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Research integrity

A guide outlining Library support available to Researchers and HDRs on aspects of research integrity.

About intellectual property, copyright and moral rights

Intellectual property

In the University context, intellectual property (IP) is the ideas or information that result from research carried out by individual students, staff or collaborative groups.

Become familiar with the RMIT University Intellectual Property Policy to understand the University's position on ownership of IP and how it  protects the rights of the University, and of individual staff and students as creators.


Copyright protects an original expression in material form of ideas or information (i.e. the intellectual property), not the ideas or information themselves.  

Copyright of published research generally belongs to the researcher or to the publisher, whereas the copyright of learning and teaching materials produced by RMIT staff generally belongs to the University.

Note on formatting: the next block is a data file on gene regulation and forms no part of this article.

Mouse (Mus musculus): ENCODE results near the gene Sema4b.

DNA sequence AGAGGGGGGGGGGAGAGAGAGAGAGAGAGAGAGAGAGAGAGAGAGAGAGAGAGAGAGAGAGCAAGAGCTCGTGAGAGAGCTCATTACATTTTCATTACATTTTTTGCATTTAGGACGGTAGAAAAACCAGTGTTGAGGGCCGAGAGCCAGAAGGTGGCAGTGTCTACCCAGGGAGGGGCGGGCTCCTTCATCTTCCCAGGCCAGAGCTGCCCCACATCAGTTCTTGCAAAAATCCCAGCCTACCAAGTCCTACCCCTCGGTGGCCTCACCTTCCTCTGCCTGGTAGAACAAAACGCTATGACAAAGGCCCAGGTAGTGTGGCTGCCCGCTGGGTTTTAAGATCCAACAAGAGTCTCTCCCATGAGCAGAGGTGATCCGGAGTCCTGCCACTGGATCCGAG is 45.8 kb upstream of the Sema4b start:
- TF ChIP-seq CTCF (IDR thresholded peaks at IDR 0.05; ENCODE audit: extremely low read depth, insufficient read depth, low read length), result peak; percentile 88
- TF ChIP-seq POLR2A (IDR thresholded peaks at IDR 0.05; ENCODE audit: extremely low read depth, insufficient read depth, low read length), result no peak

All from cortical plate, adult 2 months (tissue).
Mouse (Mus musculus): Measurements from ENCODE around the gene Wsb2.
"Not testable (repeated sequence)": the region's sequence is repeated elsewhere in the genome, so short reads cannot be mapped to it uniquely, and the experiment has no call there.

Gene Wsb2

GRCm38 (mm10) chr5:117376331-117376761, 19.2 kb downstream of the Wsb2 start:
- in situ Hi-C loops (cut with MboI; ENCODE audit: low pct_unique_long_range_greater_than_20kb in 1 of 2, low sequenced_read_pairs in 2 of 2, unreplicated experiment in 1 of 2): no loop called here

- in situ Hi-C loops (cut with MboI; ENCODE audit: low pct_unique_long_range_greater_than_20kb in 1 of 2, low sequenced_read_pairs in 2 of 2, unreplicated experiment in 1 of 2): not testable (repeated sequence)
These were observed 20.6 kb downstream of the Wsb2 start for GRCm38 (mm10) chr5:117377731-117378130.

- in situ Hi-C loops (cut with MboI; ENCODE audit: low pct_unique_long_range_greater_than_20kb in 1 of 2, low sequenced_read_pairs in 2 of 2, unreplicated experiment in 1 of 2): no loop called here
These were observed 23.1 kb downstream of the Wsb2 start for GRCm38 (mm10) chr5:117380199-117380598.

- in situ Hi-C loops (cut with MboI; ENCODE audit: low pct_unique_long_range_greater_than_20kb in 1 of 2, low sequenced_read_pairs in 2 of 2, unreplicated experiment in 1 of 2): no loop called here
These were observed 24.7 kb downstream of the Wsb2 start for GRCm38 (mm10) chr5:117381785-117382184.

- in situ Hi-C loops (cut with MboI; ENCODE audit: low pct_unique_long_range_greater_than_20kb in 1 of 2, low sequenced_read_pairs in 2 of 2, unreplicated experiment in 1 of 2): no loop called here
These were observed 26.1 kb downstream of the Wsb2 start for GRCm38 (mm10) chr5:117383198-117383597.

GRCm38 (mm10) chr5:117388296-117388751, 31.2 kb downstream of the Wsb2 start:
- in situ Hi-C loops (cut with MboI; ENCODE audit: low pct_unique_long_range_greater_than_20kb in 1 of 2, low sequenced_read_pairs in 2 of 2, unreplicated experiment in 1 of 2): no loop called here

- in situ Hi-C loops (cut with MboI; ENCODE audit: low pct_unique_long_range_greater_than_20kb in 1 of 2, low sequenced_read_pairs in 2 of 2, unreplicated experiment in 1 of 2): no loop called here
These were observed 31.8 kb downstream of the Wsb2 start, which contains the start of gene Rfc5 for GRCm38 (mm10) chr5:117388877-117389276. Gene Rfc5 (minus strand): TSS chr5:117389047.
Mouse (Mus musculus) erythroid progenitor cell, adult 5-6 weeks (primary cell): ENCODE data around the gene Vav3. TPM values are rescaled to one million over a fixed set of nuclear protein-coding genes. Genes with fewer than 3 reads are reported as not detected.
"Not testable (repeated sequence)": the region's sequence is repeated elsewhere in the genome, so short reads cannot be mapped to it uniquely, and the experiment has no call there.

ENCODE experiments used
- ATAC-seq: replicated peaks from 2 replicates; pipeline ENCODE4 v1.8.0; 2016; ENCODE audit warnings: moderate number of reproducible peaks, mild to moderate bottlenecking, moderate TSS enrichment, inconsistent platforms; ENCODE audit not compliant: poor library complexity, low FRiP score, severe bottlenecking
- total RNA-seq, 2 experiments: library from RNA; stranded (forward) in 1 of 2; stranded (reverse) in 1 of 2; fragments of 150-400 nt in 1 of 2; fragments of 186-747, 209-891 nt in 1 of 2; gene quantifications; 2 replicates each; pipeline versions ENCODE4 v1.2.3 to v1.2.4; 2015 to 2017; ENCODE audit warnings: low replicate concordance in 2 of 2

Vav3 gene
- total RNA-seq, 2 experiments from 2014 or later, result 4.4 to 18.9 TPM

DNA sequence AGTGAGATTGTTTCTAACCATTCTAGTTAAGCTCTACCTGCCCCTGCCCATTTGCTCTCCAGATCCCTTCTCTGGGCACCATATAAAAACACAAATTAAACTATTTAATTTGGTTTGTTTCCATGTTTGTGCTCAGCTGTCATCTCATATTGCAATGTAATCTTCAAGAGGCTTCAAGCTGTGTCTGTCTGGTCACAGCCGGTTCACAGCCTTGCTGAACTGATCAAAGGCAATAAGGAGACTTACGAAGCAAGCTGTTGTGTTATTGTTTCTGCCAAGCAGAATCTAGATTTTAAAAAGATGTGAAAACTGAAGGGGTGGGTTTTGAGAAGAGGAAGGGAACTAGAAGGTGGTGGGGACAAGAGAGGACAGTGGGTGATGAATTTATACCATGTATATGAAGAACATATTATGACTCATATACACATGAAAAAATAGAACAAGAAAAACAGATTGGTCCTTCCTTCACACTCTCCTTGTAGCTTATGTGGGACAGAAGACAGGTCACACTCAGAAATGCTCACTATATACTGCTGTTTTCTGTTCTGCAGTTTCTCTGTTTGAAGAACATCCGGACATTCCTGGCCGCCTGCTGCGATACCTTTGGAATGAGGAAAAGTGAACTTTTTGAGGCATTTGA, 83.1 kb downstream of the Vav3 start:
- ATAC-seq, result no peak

Moral rights

Creators of copyright works have moral rights under the Copyright Act 1968 (Cth). While copyright can be transferred, as may be the case if you publish your research, moral rights are retained by individual creators. 

Creators have three moral rights:

  1. To be attributed (or credited) for their work
  2. Not to have their work falsely attributed
  3. Not to have their work treated in a derogatory way

Using the work of others in your research

Just as there are rights and protections for your work, you need to be aware of the IP, copyright and moral rights of others when producing your own work. These vary depending on whether you are producing work as an HDR candidate, an academic researcher, or a teacher.

The resources below will help you understand how you can use the work of others without infringing their IP, copyright or moral rights.

Library videos

Other resources

Further help

If you have further questions, please email